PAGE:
able to tell "forgotten stories" gave them enormous satisfaction,
even pride, in making a contribution to the local community. Noted
one student, "We gave [the soldiers] the opportunity to speak,
better late than never." Students from the local community
were especially conscious of the impact of the project. "I
believe that everyone had a piece of themselves displayed in this
project. I feel that there was a large piece of myself [in the exhibition]
. . . I gave a little back to the men and women who once lived on
the land that is now our college campus." Other students drew
linkages between the historical research and contemporary political
issues, as the representation of the history of the Esselen nation
in our exhibit illustrates. "The indigenous struggle for basic
rights and recognition continues in the year 2001, and many of the
stories I heard [in researching] sound very reminiscent of the issues
that Native Americans have been dealing with for the past several
hundred years," concluded one student. "This particular
portion of the project is helping me to make connections between
historical and contemporary issues, and helping me to de-compartmentalize
my thinking in terms of historical times, i.e., the indigenous period
Students also discovered the politics of historical interpretation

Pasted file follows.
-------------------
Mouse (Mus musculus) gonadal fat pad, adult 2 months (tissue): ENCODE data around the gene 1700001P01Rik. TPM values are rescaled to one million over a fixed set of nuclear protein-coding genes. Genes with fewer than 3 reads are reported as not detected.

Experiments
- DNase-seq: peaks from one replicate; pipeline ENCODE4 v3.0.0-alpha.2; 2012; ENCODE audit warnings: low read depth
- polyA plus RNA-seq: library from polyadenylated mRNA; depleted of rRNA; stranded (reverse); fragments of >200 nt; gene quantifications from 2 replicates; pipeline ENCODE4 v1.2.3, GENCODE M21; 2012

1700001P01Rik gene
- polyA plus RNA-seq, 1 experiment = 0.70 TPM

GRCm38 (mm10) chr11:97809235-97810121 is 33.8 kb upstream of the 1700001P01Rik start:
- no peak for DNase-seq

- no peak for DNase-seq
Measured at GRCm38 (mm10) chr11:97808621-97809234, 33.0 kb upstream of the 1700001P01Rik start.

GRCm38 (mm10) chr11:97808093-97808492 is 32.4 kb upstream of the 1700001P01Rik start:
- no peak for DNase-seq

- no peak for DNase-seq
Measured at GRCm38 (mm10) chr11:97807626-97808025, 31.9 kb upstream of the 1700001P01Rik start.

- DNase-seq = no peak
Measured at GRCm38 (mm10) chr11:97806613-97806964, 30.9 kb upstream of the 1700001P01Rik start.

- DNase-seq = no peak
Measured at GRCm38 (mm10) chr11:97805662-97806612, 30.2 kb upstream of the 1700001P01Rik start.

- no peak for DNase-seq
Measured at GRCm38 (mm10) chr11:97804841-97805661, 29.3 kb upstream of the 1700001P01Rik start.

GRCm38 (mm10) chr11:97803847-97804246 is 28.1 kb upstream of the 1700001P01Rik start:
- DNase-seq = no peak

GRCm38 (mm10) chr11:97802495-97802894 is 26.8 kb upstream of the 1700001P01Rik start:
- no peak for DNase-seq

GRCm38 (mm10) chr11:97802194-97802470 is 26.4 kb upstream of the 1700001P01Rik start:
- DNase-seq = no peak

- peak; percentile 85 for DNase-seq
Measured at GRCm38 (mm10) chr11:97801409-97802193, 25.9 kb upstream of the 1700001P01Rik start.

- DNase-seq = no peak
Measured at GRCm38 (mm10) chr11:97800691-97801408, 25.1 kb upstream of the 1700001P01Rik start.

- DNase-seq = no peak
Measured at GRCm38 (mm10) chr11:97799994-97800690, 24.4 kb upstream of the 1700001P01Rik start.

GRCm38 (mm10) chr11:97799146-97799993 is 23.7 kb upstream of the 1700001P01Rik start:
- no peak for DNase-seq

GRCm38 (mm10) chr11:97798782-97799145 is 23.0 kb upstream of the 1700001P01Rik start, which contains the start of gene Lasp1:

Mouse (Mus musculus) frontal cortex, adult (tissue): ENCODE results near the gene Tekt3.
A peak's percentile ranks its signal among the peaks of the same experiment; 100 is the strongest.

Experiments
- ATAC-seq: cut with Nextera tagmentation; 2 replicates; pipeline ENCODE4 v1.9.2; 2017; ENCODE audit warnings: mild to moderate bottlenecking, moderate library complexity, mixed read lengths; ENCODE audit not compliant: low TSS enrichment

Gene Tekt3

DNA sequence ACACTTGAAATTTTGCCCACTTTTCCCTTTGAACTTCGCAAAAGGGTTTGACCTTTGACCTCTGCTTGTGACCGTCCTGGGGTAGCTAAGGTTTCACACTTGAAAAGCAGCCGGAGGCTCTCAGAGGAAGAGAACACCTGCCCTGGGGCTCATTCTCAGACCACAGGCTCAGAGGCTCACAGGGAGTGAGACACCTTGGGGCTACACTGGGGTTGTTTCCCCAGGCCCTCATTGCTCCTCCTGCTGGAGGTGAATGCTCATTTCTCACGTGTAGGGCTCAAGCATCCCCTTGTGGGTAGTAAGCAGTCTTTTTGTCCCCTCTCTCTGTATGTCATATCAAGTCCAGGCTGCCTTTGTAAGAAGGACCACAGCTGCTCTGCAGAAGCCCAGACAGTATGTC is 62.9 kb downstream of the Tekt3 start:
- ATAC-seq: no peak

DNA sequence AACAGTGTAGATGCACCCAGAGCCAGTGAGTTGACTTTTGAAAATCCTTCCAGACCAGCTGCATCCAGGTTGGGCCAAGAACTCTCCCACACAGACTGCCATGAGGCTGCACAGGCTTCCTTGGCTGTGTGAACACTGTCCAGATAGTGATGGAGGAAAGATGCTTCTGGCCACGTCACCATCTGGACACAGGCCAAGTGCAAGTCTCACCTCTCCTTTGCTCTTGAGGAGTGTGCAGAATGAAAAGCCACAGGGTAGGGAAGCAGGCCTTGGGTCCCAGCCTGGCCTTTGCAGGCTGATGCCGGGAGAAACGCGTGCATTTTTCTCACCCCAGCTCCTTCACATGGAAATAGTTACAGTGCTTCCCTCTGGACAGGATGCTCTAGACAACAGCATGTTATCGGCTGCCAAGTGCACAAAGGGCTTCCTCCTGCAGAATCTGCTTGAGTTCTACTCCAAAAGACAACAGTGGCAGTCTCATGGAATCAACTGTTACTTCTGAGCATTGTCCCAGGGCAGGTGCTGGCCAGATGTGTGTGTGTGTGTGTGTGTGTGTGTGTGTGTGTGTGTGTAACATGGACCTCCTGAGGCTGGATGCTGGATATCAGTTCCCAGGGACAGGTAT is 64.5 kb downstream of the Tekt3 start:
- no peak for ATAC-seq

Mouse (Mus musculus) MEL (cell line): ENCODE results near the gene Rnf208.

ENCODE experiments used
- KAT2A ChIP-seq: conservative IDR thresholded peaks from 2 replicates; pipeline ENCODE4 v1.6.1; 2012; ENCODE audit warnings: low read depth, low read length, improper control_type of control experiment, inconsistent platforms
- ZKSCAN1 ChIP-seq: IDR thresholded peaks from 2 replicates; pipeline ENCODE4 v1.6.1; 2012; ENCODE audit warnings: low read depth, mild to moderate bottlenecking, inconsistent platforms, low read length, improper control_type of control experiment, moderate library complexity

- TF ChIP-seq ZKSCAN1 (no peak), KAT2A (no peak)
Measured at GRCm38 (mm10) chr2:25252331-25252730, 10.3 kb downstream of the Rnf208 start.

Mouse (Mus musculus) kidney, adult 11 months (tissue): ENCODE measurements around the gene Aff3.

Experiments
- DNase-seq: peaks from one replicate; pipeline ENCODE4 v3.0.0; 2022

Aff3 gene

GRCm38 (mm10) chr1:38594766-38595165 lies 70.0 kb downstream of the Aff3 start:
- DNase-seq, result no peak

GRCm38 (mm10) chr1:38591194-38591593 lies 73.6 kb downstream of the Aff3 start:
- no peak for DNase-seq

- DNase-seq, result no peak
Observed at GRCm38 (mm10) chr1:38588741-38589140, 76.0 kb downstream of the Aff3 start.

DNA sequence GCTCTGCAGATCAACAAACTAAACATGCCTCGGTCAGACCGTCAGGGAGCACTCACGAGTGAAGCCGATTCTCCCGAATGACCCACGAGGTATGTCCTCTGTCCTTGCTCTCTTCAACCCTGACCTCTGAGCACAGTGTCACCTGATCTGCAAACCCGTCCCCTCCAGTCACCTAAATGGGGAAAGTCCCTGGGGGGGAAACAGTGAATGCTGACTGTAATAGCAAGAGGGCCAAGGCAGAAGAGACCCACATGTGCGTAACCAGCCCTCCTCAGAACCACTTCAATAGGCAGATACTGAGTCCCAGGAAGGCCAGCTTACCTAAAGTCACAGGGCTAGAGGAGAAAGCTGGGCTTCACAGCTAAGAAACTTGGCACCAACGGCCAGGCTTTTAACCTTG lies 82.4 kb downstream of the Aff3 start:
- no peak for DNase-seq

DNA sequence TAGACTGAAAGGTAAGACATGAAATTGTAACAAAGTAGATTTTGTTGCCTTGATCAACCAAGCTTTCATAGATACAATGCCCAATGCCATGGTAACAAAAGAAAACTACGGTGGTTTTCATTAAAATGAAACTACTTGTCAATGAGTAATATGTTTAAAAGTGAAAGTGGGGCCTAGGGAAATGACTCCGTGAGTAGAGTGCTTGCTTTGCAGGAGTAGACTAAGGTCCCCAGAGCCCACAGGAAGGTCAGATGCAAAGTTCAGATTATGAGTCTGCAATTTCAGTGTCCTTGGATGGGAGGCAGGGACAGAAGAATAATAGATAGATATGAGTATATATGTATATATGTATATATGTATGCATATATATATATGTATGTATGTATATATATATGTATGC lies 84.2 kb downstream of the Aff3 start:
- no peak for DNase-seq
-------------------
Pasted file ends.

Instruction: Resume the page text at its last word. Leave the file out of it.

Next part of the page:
in efforts to reconcile the content of the research with the design
of the public exhibition. Having to collaborate with twenty-seven
other people required resolving real differences of interpretation.
After we had decided on the project topic, themes, and the time
periods we would focus on, we spent one long class discussing the
merits of using a timeline, which some students saw as a perfect
format to display the research. Other students disagreed, arguing
that using a timeline would reinforce the idea that we were presenting
one linear history. After much discussion, we decided that multiple-sided
kiosks would better reflect the nonlinear and multicultural approach
we were pursuing in our research. Rather than present one history
displayed as a single narrative line along the wall, we reasoned,
kiosks would allow visitors to consider that what became Fort Ord
had multiple and complex histories. As one student concluded, "We
decided that the presentation and design of the project should reflect
the importance of the information. The design needed to have depth,
have color, have shapes, layers . . . it needed to reflect the history